Listening to Scott Morrison talk up OSB is a great way to put yourself in a funereal mood. Plus, why carbs are more dangerous than fat.
Fear and hypocrisy on display. I attended a funeral of an old friend on Friday afternoon, and just to get myself in the mood, first went to a lunchtime talk by Immigration Minister Scott Morrison. From the fourth row I calculated that I could throw my shoe far enough to hit him, but reason prevailed; no politician is worth gaining a criminal record or even losing one’s Camper heel.
When the Coalition won government last year, it changed the old Department of Immigration into the “Department of Immigration and Border Protection”. It wasn’t an original idea; the UK government did the same in 2008 but had abandoned the idea by 2013 after an avalanche of complaints. What the local merger did was reinforce in the public’s mind — especially those poor Penrith voters who suffer congestion on the M4 — that Australia must be protected from the encroaching hordes on our doorstep.
Morrison started the speech on a high note — a ringing reminder that the Abbott government had “stopped the boats” due to the success of Operation Sovereign Borders. From there, he descended into a kind of anodyne bureaucratese that sounded like it had been written by Winston Smith in 1984‘s Ministry of Truth. With a straight face, the minister said that the government had “invested hundreds of millions of dollars in additional facilities and services” at the detention centres on Nauru and Manus Island, “to expand and bring these facilities up to standard, especially for families and children and with particular reference to health and security”. To say this publicly, when the Australian media has exposed the appalling state of these places, was incredible.
From there we got to the crux of the speech — the economic benefits of closing our borders. “In the budget there will be $2.5 billion in savings following the collapse in illegal boat arrivals … as a result of our policies.” Morrison then segued seamlessly into the next topic: “Border protection does not stop and start with stopping the boats. Organised criminals will peddle anything from which they can profit — people, drugs, guns or other illicit substances.” So although there is no connection between a drug dealer and a desperate Hazara woman fleeing persecution in Afghanistan, the minister has linked the two, thus creating the feeling in the public’s mind that asylum seekers, who travel here legally, are in fact criminals.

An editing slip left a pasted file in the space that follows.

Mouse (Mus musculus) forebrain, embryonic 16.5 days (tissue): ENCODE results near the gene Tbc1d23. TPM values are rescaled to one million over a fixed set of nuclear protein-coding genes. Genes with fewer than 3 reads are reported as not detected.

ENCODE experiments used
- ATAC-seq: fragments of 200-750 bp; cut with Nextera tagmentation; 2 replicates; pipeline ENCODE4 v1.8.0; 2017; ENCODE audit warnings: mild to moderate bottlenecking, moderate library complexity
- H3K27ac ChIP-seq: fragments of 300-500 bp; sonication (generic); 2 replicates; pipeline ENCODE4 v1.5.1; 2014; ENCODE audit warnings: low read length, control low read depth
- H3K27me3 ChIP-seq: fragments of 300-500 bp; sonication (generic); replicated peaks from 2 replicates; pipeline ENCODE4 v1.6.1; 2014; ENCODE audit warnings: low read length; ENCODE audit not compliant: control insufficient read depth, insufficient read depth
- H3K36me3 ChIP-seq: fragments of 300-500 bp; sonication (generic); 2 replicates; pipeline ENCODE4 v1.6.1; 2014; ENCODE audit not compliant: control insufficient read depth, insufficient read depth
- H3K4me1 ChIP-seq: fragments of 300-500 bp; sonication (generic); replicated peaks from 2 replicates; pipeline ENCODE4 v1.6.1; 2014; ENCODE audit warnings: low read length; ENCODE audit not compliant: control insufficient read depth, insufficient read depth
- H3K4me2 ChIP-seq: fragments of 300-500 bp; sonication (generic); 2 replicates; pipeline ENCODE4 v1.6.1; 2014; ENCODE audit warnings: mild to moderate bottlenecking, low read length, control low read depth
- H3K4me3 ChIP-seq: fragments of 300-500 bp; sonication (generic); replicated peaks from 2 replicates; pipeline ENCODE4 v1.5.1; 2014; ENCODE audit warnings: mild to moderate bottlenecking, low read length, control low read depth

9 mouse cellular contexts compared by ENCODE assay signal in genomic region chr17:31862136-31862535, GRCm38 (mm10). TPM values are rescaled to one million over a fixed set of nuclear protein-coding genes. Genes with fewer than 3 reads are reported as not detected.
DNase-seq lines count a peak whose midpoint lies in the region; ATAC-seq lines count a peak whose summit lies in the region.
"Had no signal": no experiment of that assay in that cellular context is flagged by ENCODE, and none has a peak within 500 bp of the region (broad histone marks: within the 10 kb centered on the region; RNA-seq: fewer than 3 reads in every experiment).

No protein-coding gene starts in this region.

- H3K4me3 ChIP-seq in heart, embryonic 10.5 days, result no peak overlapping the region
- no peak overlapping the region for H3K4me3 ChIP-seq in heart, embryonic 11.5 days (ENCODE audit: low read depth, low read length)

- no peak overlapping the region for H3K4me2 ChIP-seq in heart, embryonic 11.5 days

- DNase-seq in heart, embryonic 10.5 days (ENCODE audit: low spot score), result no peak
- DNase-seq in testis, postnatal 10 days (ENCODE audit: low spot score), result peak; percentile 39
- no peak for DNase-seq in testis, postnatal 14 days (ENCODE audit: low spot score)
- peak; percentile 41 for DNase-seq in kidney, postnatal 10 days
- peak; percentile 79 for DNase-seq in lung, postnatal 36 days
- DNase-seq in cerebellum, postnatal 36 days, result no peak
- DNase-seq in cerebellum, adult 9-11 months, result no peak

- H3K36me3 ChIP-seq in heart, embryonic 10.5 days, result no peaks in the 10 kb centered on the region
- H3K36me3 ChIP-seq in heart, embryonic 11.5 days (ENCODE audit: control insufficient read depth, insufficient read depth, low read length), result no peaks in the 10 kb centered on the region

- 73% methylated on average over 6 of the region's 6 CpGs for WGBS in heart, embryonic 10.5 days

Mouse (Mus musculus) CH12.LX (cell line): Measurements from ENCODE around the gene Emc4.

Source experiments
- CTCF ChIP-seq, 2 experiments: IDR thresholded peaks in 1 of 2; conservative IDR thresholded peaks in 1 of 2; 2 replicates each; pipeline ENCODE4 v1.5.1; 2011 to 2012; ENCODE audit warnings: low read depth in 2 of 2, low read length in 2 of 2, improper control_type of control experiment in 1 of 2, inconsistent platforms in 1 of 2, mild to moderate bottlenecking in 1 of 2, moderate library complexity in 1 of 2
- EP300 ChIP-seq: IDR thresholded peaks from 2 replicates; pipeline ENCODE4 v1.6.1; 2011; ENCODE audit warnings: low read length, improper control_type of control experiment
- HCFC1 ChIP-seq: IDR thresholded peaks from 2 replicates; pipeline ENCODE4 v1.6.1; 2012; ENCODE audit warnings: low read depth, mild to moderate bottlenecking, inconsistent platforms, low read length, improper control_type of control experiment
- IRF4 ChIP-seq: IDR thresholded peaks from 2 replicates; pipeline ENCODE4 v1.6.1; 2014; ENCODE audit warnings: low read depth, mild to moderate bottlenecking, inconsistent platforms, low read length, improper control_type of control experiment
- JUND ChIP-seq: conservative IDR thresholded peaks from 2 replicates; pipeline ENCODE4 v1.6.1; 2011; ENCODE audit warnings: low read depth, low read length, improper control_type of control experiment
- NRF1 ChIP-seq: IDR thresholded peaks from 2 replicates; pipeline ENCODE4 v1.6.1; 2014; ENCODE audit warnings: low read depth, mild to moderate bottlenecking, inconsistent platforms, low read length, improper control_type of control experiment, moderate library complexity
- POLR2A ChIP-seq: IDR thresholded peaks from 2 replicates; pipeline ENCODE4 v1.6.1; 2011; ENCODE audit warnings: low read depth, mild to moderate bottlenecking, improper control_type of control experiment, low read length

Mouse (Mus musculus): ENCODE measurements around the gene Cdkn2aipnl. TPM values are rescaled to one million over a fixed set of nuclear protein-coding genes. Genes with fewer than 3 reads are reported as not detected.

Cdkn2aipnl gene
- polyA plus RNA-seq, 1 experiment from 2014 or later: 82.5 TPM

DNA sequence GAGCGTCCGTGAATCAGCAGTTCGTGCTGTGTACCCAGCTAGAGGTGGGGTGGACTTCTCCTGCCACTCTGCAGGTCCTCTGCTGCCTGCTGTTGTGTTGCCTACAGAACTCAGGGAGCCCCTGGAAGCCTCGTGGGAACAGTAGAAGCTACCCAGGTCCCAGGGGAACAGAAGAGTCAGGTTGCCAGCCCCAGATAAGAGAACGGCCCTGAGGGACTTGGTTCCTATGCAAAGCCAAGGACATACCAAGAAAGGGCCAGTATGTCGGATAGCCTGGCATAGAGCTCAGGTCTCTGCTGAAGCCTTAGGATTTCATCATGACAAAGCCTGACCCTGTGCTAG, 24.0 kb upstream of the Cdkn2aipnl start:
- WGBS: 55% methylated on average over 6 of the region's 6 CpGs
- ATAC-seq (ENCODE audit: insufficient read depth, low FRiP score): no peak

I’m not sure what offends me more — the hypocrisy of his public protestations of a Christian faith, or his reduction of an situation involving real, flesh-and-blood human beings to an economic equation. As Orwell reminds us: “If thought corrupts language, language can also corrupt thought.”
Fat is in, carbs are out. For those of us who regard most animals as menu items, a recent study published in the US journal Annals of Internal Medicine will be the best read of the year. In a nutshell, the study, as reported in The Wall Street Journal, has found that “saturated fat does not cause heart disease”. Of course, this is a ringing endorsement of what we have been telling our “health-conscious” friends for years — that daily consumption of meat, butter and cheese will lead you to a long and happy life.
The study found, in fact, that it is carbohydrates that can cause heart disease and poor health. The article points out that it was the US government’s adoption of fatally flawed research back in the 1950s that gave saturated fat a bad name. People started cutting back on fat in favour of carbohydrates, so that instead of meat, eggs and cheese, they ate much more pasta, grains, fruit and starchy vegetables such as potatoes. But fat carries flavour, so in order to enhance the flavour of low-fat items, manufacturers added sugar, which is a carbohydrate:
“The problem is that carbohydrates break down into glucose, which causes the body to release insulin — a hormone that is fantastically efficient at storing fat. Meanwhile, fructose, the main sugar in fruit, causes the liver to generate triglycerides and other lipids in the blood that are altogether bad news.”
Excess carbohydrates lead only to obesity but also, over time, to Type 2 diabetes and, very likely, heart disease, the study concluded:
“The reality is that fat doesn’t make you fat or diabetic. Scientific investigations going back to the 1950s suggest that actually, carbs do.”
This just reinforces what all sensible people have known for years: to live well, you must emulate the French, whose reputation for healthy hearts and longevity is no longer a paradox. Eat meals made from ethically sourced, high-quality meat, enjoy butter and cheese, and go easy on the baguettes. With a glass of red wine. Cheers!
Gold Coast deconstructed.Blue Angel, an exhibition of work from young Queensland-born artist Anna Carey, is currently on display at Sydney’s Artereal Gallery until May 31. Carey first makes architectural models of buildings before placing them in front a painted backdrop and photographing them. Walking around the photos is like being in a David Lynch or even a Hitchcock film — the eerie strangeness of the buildings draws the eye in, looking for the story.
Carey created the series after visiting Los Angeles and Las Vegas, two cities that have influenced the architecture of the Gold Coast, where she was raised.
She describes these three cities as “largely built on the idea of change and fantasy translated into the urban landscape. Simulacra — the recognition of sites vaguely familiar to that known elsewhere, and transient, ‘passing through’ spaces and architectural illusions, are all part of the experience of these cities. The imitation of fake realities becomes its own reality, which is then duplicated in all three cities and in turn creates a confusing post modern spatial experience.”